Cancellations and delays caused havoc for rail commuters on the first working day of new train timetables.
Staff shortages, signalling problems, a landslip and ongoing industrial action were among the issues affecting the network on Monday morning.
Industry body the Rail Delivery Group (RDG) insisted the problems were “unrelated” and the “vast majority of services are running as planned”.
Passengers travelling with Transpennine Express (TPE) – which operates across the north of England and into Scotland – appeared to suffer the worst disruption
Rail data website trains.im stated at 9am that 47% of the firm’s services were either cancelled or at least half an hour late.
Affected routes included those linking Manchester Airport with Edinburgh and Newcastle, and trains from Liverpool Lime Street to Scarborough.
TPE said this was due to a shortage of crew and train faults.
The firm is running a pre-planned temporary reduced timetable on some routes as a maintenance backlog and infrastructure problems have delayed staff training on new trains.
One passenger, posting a message to TPE on Twitter with the username @leylandski, wrote: “Every day you get worse. Now you’ve cancelled both my train to and from work until Jan? Why? They were during peak time, this is totally unacceptable.”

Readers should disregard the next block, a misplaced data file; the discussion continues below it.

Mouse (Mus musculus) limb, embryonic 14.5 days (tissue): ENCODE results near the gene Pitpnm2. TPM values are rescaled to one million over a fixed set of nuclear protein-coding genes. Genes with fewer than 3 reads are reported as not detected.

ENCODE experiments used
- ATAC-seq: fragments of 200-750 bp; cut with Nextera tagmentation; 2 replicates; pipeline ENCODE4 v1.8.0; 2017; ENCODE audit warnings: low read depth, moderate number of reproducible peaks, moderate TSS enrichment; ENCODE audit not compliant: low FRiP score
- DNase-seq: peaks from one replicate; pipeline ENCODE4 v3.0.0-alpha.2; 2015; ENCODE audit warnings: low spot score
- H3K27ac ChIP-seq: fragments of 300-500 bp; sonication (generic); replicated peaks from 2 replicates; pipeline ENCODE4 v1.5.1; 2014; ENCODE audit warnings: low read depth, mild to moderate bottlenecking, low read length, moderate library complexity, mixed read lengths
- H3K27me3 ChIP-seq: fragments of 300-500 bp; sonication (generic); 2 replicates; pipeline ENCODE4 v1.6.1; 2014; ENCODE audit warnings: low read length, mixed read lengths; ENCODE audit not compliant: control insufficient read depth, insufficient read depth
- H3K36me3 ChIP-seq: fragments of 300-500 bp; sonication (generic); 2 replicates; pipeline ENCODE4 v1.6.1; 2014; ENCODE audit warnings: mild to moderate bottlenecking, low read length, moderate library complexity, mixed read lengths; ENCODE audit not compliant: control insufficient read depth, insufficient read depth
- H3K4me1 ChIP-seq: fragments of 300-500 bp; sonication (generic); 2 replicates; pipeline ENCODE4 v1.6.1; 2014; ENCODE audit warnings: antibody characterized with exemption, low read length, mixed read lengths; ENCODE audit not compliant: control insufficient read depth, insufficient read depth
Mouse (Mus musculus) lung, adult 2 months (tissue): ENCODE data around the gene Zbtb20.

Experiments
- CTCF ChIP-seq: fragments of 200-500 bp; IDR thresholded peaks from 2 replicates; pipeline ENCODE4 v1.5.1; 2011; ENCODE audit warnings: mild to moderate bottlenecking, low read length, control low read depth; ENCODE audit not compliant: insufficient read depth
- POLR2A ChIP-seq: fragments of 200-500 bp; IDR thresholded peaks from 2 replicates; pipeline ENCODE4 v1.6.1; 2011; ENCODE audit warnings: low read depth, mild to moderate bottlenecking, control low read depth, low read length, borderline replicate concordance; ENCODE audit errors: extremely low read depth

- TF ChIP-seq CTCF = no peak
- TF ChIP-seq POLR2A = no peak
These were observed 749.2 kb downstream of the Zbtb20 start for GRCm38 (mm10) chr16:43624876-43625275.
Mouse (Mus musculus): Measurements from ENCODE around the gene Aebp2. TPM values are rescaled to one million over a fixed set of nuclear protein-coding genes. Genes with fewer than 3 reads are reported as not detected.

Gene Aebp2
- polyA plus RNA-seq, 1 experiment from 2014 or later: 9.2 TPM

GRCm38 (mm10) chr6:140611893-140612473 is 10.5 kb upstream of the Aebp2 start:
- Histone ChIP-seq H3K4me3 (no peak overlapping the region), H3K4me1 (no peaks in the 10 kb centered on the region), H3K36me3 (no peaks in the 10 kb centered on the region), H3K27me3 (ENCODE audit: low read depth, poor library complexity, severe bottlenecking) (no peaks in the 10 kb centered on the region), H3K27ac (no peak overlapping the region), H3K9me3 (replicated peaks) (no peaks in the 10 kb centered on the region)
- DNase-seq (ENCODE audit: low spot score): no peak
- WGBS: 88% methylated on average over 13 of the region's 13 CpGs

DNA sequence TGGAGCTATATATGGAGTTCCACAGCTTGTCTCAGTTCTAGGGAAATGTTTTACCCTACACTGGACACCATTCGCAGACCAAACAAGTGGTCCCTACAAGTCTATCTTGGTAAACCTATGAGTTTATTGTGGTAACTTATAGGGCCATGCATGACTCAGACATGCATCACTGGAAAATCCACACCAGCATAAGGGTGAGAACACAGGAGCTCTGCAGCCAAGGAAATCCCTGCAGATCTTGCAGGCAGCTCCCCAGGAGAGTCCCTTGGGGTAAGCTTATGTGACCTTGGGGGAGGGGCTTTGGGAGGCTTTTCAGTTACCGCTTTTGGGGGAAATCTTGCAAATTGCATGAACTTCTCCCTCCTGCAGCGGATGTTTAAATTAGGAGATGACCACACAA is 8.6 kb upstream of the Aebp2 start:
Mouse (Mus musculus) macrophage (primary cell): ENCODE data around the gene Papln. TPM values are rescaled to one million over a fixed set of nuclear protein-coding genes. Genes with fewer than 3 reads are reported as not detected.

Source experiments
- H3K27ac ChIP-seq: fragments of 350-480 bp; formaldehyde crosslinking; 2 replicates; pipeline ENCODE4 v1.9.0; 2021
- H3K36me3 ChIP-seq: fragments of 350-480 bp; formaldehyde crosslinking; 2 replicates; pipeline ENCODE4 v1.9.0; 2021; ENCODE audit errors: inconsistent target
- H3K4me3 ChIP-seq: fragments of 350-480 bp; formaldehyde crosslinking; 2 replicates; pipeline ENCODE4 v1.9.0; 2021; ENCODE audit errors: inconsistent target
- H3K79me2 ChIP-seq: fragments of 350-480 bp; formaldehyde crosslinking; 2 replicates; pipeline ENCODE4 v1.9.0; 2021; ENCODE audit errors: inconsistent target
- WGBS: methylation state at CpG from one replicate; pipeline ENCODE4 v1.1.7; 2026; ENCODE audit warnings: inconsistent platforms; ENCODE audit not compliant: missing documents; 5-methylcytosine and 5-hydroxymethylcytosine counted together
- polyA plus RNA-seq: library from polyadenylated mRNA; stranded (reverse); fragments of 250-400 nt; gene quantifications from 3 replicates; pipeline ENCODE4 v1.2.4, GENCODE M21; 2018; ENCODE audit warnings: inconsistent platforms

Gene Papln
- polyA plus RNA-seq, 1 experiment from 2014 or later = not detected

Some early-morning services operated by Northern were cancelled due to a shortage of drivers.
The operator’s website listed the issue as affecting a number of services, including between Blackpool North and Manchester Airport, Leeds to York and Sheffield, and Darlington to Saltburn.
Some 52% of South Western Railway (SWR) services failed to arrive at their destination within five minutes of the advertised time by 9am.
Due to strike action by the RMT union, travellers on the SWR network have been warned of fewer trains, earlier finishes and some replacement buses throughout December.
A landslip between Epsom in Surrey and Motspur Park in south-west London made the disruption even worse as all lines between the two stations were blocked.
Passengers on Great Western Railway (GWR) suffered cancellations and delays between Reading and London Paddington due to a fault with the signalling system at Maidenhead.
GWR and Transport for Wales reported a slew of cancellations and delays when the new timetables were launched on Sunday.
RDG director of nations and regions Robert Nisbet said: “There are a number of unrelated incidents affecting a small proportion of journeys this morning, and the train operators involved are working with Network Rail to minimise disruption.
“While the vast majority of services are running as planned, we are keeping people moving and we are sorry for the inconvenience caused.
“More services are running than before the timetable change and passengers will benefit from 1,000 more services a week.”
The rail industry had previously promised more services, shorter journeys and new routes under the new timetable.
These include the first non-stop trains between London and Bristol in decades, plus 1,000 extra services each week, according to the RDG.
It stated that the industry had put “years of work into drafting, consulting and planning” for the changes.
Train timetables are changed twice a year, in May and December.
The infamous botched change of May 2018 led to chaos, and passenger watchdog Transport Focus said travellers would be hoping for a smoother introduction with the latest changes.